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EU-USA SIFT/TFTP AGREEMENT: European Data Protection Supervisor (EDPS) still has substantial criticisms of the Agreement
01 June 2010
EU-USA SIFT/TFTP AGREEMENT: European Data Protection Supervisor (EDPS) still has substantial criticisms of the Agreement: Opinion of the EDPS
(28 June 2010, pdf) This runs contrary in many respects to the European Parliament's Draft Resolution
(pdf) to be discussed an an emergency meeting of the Civil Liberties Committee (LIBE) on 5 July before being voted on in the plenary session 6-7 July.
One of the EDPS's concerns is that Europol has been designated as the judicial authority to carry out oversight on which he comments: "It is obvious that Europol is not a judicial authority"
. This proposal involving Europol has also created a problem for the Council of the European Union (the 27 governments) who have suddenly realised that: "The TFTP agreement will place a new task to Europol, in addition to those tasks provided for in the Europol Decision"
. And if this constitutes an amendment to the Europol Decision that if would trigger the "Lisbonisation" of the Decision under Article 10.2 of Protocol No 36. As the Council does not want to hold up the agreement by amending the Europol Decision it simply concludes that it "will not constitute an amendment to the Europol Decision"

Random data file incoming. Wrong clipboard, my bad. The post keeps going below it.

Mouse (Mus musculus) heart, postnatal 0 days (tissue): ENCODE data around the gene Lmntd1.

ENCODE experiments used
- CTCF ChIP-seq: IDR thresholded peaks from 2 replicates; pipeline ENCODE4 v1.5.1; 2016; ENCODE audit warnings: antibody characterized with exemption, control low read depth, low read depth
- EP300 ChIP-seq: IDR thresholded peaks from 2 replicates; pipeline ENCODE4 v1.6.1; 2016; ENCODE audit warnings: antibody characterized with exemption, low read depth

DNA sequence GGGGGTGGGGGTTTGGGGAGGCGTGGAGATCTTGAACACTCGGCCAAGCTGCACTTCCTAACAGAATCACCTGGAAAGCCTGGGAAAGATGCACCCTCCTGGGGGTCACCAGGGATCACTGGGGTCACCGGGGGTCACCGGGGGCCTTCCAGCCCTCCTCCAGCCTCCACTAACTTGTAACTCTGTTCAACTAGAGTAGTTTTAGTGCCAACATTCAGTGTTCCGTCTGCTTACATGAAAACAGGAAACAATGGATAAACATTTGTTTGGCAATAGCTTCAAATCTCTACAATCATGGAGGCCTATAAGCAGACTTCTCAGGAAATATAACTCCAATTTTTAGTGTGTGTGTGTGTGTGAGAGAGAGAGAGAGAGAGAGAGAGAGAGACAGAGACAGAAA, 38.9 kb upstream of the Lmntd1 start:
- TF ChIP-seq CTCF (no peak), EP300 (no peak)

and therefore "no Lisbonising of the Europol Decision."
See: EU doc no 11330/10: Explanatory note the Europol mechanism under the draft TFTP mechanism
Tony Bunyan, Statewatch editor comments: "Any rational person would conclude that it is clearly an amendment to the Europol Decision and that Lisbonisation is required however inconvenient that might be. By involving Europol in the role of judicial authority there is also a conflict of interest with other policing responsibilities that it has under the Agreement. It's a daft idea."
See also: EU privacy rules changing US companies
(euobserver, link): "privacy issues arise especially when personal information is "aggregated" and passed on to other companies or when the government taps into the "data warehouses" held by private companies in order to track down criminals or terrorism suspects. A fundamental difference between the EU and the US' approach to data privacy is the question of ownership, law and privacy experts told a group of European journalists in New York last week. In Europe, data protection is granted even after the consumer has passed on the data, while in the US, the company's understanding is that once it has the information, it can do whatever it wants with it."